By KELIN DILLON
Mexico’s state-owned Federal Electricity Commission (CFE), widely touted by President Andrés Manuel López Obrador (AMLO) as his solution to lower energy prices for the average Mexican, has in fact reportedly increased its costs by 20 percent from January to April of this year.
The CFE’s use of expensive, nonrenewable fuels is apparently driving its prices up, as April’s average generation cost was 1,820 per megawatt hour, a full 20.1 percent higher than in January.
During the same time frame, private solar and wind projects only cost 370 megawatts per hour, 3.6 percent lower in price from January to April.
After his controversial law prioritizing the CFE was suspended by the nation’s judges, AMLO has since announced his intention to reform Mexico’s constitution to give the CFE a 54 percent market share of the energy sector, and preferential uploads of its power to the grid over private companies.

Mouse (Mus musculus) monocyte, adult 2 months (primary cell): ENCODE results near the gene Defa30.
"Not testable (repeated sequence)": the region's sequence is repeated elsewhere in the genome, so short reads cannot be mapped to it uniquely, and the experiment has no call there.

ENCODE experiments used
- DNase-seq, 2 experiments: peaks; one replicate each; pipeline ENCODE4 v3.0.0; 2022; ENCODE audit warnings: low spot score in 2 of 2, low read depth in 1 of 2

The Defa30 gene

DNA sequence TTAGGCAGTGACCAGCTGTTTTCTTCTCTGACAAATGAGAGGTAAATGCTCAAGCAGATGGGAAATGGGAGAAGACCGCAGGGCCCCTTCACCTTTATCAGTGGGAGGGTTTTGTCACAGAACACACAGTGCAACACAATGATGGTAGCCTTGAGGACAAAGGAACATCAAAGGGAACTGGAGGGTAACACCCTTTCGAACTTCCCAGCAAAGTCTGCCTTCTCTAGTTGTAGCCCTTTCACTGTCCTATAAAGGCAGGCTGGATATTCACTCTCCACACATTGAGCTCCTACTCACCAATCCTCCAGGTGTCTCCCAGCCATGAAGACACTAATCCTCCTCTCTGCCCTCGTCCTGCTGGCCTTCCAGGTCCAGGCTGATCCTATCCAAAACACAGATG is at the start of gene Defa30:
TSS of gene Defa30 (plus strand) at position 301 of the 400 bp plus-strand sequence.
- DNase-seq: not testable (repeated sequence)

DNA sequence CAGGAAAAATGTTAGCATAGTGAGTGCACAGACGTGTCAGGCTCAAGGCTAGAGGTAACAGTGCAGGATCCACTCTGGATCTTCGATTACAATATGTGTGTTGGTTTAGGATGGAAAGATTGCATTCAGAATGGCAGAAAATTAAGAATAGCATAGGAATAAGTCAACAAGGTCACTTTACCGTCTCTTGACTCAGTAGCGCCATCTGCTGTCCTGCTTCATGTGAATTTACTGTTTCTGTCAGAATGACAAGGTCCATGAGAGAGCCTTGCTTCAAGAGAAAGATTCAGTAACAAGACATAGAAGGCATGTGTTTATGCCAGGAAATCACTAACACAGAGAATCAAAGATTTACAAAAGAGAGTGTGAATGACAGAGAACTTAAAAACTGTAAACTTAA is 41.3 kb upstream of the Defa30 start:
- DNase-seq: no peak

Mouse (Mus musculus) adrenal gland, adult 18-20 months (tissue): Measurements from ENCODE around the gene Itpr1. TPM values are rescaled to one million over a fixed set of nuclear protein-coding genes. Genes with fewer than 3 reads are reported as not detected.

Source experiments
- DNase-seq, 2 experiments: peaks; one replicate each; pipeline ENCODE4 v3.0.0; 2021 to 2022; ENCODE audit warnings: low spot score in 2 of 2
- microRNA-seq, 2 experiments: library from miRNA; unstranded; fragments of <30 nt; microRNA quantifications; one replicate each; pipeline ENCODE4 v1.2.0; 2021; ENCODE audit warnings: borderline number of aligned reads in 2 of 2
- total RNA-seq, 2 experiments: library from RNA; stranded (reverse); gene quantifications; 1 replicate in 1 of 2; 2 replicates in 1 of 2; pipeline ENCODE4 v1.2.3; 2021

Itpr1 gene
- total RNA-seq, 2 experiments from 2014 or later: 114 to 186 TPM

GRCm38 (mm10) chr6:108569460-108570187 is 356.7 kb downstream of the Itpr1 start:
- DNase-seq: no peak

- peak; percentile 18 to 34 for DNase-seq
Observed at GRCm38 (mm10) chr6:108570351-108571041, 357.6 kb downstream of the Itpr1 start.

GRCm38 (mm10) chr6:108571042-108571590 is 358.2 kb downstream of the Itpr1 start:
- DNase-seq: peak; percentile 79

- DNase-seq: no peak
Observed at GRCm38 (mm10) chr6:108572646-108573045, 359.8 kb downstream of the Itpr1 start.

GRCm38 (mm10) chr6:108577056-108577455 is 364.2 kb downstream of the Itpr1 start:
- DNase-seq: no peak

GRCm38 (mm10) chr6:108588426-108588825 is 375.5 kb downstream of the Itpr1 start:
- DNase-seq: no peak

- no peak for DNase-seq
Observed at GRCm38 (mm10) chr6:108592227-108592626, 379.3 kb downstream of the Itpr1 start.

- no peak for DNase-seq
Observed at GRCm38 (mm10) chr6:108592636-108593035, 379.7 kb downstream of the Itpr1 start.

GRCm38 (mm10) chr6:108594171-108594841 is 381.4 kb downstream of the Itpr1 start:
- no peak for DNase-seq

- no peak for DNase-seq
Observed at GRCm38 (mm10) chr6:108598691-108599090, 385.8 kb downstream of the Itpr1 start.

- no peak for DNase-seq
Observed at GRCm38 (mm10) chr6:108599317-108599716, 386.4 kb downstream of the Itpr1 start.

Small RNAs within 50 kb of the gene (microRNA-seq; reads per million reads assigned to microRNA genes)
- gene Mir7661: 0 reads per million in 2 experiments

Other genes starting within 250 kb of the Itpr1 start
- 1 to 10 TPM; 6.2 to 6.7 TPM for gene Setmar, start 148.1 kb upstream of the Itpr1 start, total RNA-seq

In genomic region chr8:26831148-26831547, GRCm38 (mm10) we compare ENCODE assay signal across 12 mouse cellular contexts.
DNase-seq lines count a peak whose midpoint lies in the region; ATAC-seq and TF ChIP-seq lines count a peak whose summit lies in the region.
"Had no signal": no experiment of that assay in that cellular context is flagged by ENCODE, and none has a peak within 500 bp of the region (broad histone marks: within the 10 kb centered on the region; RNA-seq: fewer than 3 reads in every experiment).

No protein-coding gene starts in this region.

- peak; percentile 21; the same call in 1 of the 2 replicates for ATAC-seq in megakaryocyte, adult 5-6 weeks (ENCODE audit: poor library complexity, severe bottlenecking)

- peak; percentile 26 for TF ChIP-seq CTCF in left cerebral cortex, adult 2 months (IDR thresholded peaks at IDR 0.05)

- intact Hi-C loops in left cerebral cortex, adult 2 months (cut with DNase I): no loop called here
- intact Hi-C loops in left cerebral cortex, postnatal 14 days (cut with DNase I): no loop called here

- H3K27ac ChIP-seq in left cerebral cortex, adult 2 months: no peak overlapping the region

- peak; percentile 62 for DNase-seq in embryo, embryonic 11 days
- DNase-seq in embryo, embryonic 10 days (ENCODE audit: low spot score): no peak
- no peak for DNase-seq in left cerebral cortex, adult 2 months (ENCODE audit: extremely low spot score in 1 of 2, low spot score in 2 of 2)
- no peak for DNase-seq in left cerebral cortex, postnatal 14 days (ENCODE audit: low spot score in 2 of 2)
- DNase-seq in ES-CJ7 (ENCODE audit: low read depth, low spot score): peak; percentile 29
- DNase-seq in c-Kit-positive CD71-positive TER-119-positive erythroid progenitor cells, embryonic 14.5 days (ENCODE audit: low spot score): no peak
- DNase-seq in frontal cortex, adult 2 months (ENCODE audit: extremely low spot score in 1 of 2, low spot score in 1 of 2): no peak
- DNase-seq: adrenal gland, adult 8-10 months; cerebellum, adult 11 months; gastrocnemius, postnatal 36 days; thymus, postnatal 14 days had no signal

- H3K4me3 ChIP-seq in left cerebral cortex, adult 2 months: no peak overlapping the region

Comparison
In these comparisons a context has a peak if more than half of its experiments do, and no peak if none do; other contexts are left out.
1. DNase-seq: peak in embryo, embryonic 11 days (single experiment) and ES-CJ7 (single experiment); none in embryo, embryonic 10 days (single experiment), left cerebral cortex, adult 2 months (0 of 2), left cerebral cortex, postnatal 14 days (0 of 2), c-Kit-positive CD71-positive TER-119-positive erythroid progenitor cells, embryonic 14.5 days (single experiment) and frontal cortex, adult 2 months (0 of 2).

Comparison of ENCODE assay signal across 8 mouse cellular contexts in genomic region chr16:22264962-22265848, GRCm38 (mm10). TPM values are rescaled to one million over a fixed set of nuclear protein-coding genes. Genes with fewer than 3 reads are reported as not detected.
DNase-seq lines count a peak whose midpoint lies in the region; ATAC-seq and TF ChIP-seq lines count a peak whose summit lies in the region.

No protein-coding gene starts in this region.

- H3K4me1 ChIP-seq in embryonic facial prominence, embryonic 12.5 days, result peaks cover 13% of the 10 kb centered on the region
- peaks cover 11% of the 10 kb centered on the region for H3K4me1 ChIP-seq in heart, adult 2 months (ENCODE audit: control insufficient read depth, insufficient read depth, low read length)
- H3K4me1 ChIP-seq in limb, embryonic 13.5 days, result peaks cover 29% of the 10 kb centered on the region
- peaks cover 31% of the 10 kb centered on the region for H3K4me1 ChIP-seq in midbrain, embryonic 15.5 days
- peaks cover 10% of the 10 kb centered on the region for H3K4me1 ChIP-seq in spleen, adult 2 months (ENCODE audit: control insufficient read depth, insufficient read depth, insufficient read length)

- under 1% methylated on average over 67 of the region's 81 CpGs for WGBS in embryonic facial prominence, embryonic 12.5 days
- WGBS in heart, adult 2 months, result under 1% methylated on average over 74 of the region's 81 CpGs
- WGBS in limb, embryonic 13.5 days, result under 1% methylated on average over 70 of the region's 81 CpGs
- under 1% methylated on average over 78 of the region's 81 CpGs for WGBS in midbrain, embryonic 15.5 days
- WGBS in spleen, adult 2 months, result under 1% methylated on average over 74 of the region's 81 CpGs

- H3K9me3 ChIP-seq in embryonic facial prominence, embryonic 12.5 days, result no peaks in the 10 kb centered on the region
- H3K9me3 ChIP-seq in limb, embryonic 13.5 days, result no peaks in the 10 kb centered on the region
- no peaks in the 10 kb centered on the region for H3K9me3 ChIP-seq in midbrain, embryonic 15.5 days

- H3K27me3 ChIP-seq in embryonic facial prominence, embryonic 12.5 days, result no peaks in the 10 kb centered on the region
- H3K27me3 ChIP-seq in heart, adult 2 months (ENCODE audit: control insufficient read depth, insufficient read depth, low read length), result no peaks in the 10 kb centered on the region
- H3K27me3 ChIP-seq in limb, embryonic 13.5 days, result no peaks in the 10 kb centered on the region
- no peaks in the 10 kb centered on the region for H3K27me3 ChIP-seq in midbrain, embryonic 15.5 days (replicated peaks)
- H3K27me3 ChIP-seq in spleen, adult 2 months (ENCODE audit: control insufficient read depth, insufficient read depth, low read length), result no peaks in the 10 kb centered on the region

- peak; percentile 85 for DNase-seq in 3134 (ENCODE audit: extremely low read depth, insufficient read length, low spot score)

“His proposal is not going to lower the rate,” said energy expert Víctor Ramírez. “The way to lower it is to put in more and more lower-cost energy. The problem is that this is incompatible with the vision of the president, because he is basing his ideology on a myth and clings to the idea that the CFE is the cheapest generator of energy.”
New York-based financial rating agency Moody’s likewise reported that Mexico is not likely to see an increase in private investment throughout its energy sector within the next three years, thanks to AMLO’s preferential treatment of the CFE.